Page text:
Russell holds the general view of happiness that many people do. He sees it as "enjoying life". Conquering or obtaining happiness ultimately means that you enjoy the life that you are living, letting go of personal shortcomings and flaws. The only way to obtain this happiness is to "diminish preoccupation with yourself". By avoiding self-scrutiny and meditation of sins and follies, one avoids self-absorption, and can then conquer happiness.
The actions of a hedonist and a same moralist are usually the same; the difference between the two is the reason and motivation for committing these actions. Russell uses several examples to illustrate this. I personally like the example of love being "unselfish". I've heard this said before and I like Russell's take on it. The sane moralist says that love should be unselfish, which has merit to a point. Russell takes it further by saying that the hedonistic view is that, yes, one should desire making their loved ones happy, however, one's own happiness in love should also have importance.
"Undoubtedly, we should desire the happiness of those whom we love, but not as an alternative to our own." This quote says so much about the hedonistic view. We should always do for ourselves what makes us happy; that is the number one goal. Doing this can still make others happy in the process.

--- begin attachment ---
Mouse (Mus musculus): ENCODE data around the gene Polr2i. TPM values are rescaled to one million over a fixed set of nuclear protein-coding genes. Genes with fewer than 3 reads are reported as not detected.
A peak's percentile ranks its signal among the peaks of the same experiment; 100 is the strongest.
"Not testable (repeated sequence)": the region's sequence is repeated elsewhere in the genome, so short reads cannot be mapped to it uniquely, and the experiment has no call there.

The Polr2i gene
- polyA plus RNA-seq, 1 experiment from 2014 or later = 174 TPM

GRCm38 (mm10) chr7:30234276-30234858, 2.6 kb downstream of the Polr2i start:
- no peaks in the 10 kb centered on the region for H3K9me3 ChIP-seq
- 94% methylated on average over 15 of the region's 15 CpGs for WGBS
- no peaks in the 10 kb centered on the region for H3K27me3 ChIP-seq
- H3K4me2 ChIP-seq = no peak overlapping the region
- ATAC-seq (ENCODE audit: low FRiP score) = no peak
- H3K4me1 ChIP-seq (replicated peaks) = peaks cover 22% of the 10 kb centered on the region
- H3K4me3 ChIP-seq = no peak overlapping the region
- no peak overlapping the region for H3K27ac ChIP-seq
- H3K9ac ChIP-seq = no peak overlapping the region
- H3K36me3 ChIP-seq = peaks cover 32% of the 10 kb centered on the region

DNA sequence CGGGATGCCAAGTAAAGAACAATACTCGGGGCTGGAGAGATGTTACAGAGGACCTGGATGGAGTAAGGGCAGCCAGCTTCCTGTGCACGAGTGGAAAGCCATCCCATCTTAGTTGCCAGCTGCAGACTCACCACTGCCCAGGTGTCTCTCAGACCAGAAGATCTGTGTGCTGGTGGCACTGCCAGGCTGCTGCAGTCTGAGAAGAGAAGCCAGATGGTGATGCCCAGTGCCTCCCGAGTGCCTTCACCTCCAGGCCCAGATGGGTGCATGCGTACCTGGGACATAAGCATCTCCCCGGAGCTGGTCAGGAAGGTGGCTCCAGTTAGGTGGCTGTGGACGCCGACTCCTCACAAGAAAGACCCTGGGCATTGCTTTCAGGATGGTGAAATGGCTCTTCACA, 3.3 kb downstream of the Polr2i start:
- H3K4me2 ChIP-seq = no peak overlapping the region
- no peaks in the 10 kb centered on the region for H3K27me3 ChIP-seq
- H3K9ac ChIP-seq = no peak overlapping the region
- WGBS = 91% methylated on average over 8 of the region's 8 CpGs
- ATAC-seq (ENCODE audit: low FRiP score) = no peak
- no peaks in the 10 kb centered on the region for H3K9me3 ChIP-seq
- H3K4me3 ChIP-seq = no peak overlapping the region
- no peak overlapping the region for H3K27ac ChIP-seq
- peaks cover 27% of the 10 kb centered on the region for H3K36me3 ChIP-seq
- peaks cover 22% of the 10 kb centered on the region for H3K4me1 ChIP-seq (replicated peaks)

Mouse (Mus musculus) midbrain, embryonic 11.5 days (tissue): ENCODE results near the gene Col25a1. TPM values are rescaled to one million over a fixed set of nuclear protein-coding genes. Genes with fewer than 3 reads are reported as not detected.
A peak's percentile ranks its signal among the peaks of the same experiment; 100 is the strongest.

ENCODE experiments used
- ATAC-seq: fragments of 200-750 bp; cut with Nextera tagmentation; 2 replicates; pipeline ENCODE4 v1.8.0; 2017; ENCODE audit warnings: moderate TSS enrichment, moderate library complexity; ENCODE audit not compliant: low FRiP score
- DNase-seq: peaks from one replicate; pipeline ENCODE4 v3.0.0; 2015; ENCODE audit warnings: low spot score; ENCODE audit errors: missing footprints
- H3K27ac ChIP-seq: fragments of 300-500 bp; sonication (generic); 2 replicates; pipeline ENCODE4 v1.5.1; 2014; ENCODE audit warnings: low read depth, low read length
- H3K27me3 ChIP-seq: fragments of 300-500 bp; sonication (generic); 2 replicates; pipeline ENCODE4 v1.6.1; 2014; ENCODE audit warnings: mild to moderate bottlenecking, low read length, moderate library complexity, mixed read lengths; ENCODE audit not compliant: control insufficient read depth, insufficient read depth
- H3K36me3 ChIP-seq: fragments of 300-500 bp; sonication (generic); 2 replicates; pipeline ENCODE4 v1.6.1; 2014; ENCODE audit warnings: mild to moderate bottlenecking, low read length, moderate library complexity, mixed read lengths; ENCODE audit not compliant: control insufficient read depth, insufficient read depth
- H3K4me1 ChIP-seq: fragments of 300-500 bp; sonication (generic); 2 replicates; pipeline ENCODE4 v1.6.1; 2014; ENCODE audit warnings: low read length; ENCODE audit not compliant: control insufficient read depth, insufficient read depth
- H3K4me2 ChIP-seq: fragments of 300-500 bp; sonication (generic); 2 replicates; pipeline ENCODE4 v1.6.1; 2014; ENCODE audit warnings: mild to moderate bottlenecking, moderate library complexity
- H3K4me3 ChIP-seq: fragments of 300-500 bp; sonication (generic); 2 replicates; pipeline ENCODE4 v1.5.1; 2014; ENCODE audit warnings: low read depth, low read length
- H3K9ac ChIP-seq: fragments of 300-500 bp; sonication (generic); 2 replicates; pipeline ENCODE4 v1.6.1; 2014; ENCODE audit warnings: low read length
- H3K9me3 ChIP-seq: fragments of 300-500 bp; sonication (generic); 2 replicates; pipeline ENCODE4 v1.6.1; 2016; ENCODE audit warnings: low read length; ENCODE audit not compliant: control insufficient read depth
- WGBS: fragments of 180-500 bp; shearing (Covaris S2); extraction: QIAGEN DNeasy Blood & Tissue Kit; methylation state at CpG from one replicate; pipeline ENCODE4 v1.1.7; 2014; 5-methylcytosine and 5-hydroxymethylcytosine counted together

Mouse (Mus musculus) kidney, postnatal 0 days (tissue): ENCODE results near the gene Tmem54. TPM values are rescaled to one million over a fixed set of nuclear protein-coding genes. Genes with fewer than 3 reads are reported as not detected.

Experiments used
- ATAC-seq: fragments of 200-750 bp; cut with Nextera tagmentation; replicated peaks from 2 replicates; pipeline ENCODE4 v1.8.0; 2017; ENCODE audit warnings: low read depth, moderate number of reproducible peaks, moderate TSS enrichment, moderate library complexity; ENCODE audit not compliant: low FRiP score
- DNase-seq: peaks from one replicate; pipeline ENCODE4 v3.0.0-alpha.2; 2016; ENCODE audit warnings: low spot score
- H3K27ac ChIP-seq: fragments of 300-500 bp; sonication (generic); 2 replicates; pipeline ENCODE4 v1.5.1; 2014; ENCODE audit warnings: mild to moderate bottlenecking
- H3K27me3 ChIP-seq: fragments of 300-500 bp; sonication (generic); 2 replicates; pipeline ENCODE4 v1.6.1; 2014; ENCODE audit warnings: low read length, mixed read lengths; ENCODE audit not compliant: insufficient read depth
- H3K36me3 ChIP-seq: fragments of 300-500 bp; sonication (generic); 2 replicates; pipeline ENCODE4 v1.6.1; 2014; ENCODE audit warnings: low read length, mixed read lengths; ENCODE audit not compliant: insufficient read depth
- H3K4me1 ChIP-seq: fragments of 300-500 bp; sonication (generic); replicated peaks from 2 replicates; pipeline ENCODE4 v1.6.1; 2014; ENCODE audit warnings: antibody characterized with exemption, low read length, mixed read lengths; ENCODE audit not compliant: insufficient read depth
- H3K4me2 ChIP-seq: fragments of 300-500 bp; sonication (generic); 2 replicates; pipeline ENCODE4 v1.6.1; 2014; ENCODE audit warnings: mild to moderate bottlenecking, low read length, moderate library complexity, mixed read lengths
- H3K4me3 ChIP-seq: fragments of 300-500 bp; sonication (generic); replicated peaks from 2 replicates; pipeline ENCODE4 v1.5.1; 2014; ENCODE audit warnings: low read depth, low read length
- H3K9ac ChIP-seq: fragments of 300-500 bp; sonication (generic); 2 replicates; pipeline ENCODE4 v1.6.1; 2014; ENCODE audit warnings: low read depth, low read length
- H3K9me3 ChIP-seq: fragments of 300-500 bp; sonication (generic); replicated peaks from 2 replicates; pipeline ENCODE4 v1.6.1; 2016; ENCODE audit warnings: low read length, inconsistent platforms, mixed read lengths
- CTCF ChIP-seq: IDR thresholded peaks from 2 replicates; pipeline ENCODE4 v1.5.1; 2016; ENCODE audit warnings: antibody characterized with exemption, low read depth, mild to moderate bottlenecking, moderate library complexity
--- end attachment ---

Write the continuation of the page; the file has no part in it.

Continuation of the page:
The story of Glaucon in Plato's Republic argues an opposing theory that hedonism would lead to a breakdown of morality in society. A man finds a ring that he discovered makes him invisible when turned around. He can suddenly do whatever he wishes without any repercussions for his actions. By doing the things that make him happy, he creates chaos in the city. This illustrates that morality of society would diminish with the extreme onset of...